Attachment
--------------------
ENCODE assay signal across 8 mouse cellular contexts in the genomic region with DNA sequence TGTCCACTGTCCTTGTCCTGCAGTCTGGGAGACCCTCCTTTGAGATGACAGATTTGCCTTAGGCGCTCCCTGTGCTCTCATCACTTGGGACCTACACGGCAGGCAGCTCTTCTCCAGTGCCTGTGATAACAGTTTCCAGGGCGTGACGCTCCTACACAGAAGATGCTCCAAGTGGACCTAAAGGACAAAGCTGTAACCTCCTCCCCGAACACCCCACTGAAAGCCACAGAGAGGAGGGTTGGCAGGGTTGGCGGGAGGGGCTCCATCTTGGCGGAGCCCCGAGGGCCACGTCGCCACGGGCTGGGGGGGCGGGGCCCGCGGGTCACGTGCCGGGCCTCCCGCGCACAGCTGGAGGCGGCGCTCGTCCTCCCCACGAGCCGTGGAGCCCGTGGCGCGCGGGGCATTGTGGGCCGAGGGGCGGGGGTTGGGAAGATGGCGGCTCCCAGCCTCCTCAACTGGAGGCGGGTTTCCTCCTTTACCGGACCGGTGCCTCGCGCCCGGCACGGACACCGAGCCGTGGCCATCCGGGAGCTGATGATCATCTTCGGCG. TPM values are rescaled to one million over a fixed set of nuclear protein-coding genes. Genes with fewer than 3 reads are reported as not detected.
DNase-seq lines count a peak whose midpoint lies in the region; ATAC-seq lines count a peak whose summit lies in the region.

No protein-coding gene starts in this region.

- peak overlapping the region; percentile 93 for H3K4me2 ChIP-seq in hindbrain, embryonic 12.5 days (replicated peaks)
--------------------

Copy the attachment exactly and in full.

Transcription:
ENCODE assay signal across 8 mouse cellular contexts in the genomic region with DNA sequence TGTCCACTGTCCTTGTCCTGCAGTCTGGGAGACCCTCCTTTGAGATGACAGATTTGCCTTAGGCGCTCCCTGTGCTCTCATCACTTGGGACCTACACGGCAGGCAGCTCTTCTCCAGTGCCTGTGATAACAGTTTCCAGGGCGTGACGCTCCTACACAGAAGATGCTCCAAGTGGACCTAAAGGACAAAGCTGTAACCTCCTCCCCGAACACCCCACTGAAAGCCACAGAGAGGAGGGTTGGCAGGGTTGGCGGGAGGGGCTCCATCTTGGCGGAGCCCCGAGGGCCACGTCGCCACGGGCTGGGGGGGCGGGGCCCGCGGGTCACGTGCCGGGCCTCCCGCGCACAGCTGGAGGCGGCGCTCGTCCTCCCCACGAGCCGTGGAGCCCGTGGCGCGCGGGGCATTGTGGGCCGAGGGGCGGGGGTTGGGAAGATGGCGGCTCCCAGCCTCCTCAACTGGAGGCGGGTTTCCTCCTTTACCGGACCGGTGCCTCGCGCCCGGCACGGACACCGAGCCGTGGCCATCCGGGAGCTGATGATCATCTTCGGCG. TPM values are rescaled to one million over a fixed set of nuclear protein-coding genes. Genes with fewer than 3 reads are reported as not detected.
DNase-seq lines count a peak whose midpoint lies in the region; ATAC-seq lines count a peak whose summit lies in the region.

No protein-coding gene starts in this region.

- peak overlapping the region; percentile 93 for H3K4me2 ChIP-seq in hindbrain, embryonic 12.5 days (replicated peaks)